4th International Conference on Spoken Language Processing
Philadelphia, PA, USA
Spoken language interfaces can provide natural communication for many database retrieval tasks. The CMU ATIS system provides an example of accessing airline information using spoken natural language queries. However, a lot of training data is needed to develop a spoken language application. For example, we need training data to generate a language model that can be used by the recognizer to reduce the search space. In this paper, we will address some issues arising from small amount of training data available for a new spoken language application. We are working on a spoken language interface to access information from a library catalogue. The catalogue contains around 13,000 titles, 6000 authors and 19000 subjects. There are more than 20,000 words in the dictionary. The user can seek information about books, authors, subjects, publishers, etc. For example, "I’d like to see books dealing with science fiction by Clarke." We will describe some language modelling experiments for this task. We will briefly describe a speech interface  for a library catalogue. We will also review class-based language models and describe their limitations. Finally, we will present our approach to building statistical language models for new spoken language applications. This is important because a lot of training data is normally needed to generate a language model. However, it is not practical to have or collect a large corpus of data for each new spoken language application.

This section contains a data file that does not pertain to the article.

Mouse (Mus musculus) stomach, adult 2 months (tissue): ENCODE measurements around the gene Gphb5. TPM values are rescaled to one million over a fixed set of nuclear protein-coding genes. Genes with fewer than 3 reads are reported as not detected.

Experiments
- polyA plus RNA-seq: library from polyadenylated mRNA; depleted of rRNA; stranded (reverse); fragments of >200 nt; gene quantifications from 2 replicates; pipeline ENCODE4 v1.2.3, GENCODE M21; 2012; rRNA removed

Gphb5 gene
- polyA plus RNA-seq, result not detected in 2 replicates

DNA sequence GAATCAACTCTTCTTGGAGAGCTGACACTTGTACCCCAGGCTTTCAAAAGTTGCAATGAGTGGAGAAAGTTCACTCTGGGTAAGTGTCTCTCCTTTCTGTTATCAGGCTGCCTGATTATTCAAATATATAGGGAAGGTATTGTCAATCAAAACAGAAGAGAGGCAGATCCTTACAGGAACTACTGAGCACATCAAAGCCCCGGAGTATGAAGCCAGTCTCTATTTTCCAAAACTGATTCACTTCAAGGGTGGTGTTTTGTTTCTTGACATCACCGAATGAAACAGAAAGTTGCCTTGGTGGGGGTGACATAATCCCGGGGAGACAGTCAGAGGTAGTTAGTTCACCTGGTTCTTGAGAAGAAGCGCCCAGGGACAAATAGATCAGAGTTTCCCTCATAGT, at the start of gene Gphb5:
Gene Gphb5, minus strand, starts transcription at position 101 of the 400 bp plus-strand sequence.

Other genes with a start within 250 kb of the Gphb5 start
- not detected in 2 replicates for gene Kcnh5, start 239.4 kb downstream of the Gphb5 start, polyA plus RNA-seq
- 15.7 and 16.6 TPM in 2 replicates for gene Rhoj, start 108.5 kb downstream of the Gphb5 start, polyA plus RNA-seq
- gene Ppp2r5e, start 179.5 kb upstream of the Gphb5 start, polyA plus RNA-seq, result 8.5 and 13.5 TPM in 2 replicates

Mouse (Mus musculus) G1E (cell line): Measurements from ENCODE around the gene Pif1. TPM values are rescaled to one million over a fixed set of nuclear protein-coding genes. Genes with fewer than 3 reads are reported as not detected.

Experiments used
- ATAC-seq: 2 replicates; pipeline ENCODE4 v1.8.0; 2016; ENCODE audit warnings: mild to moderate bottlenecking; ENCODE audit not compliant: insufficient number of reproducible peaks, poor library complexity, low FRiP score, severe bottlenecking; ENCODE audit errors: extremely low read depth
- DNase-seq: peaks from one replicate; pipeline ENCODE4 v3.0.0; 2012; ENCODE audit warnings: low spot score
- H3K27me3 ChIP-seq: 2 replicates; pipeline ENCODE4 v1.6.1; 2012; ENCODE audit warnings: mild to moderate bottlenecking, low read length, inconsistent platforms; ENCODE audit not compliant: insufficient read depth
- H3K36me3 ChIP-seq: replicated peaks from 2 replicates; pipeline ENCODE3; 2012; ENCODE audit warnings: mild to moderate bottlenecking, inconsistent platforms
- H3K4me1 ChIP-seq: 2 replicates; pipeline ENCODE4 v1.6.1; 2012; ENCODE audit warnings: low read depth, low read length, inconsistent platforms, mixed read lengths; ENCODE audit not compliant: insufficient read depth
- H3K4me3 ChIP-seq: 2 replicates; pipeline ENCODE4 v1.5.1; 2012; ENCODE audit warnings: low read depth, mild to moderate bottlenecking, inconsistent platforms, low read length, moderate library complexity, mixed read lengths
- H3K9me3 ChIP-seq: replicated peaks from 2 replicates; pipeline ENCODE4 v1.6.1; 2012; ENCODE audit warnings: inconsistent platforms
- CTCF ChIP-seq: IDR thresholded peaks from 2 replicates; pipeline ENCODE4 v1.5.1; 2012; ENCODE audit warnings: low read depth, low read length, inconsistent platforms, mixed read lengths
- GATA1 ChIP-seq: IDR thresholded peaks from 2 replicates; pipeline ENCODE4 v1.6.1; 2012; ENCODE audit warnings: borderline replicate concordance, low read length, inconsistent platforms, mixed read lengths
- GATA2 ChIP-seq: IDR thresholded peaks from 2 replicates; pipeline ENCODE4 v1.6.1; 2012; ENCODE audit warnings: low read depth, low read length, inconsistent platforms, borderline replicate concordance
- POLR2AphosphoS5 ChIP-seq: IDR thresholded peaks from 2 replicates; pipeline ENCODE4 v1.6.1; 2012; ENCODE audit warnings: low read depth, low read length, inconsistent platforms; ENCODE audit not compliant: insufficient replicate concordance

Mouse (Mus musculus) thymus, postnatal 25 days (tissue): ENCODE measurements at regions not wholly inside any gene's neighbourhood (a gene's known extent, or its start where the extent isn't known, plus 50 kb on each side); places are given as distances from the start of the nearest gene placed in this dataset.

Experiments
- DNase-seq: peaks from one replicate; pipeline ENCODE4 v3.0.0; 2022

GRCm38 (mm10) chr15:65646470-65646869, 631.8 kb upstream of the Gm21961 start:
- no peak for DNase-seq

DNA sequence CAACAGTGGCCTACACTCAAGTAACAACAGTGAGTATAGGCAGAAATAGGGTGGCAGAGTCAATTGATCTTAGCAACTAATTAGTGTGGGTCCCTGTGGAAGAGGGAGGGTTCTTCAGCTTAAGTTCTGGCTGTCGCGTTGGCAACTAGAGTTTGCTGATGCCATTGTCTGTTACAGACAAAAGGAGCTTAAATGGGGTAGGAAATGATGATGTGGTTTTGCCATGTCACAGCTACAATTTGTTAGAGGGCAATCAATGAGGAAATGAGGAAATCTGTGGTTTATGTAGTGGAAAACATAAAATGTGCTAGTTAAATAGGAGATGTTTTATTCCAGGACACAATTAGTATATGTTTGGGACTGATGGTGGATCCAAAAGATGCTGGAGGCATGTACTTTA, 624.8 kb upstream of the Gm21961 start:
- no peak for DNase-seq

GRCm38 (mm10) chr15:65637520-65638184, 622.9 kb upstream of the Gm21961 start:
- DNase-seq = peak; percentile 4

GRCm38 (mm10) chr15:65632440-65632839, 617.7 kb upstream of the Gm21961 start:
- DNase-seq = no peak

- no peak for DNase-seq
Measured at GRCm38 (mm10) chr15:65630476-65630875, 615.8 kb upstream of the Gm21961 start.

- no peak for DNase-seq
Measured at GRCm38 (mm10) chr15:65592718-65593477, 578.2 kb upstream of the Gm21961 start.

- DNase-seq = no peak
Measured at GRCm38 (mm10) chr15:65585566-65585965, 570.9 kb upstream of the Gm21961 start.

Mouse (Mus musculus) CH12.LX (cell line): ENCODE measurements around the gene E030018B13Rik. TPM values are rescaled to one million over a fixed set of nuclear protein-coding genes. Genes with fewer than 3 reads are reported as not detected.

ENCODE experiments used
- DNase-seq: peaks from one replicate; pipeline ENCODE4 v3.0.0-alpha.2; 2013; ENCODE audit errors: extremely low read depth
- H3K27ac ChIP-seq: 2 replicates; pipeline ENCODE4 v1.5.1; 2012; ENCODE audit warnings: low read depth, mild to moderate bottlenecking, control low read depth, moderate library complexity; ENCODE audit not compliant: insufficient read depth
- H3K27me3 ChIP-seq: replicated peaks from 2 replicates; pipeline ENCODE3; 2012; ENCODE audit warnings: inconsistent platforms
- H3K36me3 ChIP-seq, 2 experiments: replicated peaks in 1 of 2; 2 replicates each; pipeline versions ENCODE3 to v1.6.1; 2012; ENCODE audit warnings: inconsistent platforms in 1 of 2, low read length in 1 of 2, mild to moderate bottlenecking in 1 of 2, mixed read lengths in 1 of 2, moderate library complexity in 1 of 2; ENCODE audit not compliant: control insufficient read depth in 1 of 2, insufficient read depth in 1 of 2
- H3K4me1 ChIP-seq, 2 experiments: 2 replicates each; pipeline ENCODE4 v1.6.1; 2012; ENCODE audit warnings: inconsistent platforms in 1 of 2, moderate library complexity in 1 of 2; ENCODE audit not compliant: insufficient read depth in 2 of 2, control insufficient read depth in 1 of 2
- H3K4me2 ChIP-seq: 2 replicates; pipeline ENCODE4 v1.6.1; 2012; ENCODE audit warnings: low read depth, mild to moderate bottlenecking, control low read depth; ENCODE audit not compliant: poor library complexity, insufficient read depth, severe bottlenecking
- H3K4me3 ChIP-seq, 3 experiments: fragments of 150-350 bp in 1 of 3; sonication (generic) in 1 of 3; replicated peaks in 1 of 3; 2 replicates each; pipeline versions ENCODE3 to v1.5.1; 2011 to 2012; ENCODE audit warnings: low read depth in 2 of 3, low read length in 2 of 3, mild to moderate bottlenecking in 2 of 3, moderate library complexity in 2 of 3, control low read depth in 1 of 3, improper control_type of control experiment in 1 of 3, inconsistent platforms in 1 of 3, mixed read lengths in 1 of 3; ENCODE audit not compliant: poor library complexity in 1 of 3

Bibliographic reference. Issar, Sunil (1996): "Estimation of language models for new spoken language applications", In ICSLP-1996, 869-872.